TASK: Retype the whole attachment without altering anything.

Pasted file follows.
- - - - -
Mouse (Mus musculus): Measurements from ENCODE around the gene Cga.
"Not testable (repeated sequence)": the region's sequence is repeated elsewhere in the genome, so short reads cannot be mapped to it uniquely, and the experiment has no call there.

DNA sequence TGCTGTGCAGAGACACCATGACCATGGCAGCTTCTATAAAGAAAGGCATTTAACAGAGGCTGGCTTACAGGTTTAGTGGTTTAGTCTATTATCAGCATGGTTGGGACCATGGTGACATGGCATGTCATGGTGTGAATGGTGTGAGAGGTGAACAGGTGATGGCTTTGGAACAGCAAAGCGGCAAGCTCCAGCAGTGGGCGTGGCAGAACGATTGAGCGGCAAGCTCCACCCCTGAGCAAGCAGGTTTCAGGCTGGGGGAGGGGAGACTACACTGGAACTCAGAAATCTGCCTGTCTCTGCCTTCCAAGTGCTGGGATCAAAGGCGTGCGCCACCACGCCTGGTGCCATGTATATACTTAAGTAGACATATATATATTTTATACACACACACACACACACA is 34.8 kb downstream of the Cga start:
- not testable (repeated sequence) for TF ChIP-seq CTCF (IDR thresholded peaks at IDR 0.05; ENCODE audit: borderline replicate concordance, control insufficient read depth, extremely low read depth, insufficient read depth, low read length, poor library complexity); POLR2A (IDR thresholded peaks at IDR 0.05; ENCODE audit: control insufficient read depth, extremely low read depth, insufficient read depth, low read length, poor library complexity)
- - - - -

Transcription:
Mouse (Mus musculus): Measurements from ENCODE around the gene Cga.
"Not testable (repeated sequence)": the region's sequence is repeated elsewhere in the genome, so short reads cannot be mapped to it uniquely, and the experiment has no call there.

DNA sequence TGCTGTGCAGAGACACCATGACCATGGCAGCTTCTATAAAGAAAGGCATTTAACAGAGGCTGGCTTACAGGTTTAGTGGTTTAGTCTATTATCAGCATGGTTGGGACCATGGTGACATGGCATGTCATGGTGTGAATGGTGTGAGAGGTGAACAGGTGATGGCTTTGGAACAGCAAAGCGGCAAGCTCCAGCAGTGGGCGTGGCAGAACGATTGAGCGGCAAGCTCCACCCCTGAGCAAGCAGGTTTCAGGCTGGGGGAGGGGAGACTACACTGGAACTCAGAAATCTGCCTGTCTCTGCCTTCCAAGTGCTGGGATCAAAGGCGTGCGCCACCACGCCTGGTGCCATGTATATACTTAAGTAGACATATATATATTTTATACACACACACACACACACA is 34.8 kb downstream of the Cga start:
- not testable (repeated sequence) for TF ChIP-seq CTCF (IDR thresholded peaks at IDR 0.05; ENCODE audit: borderline replicate concordance, control insufficient read depth, extremely low read depth, insufficient read depth, low read length, poor library complexity); POLR2A (IDR thresholded peaks at IDR 0.05; ENCODE audit: control insufficient read depth, extremely low read depth, insufficient read depth, low read length, poor library complexity)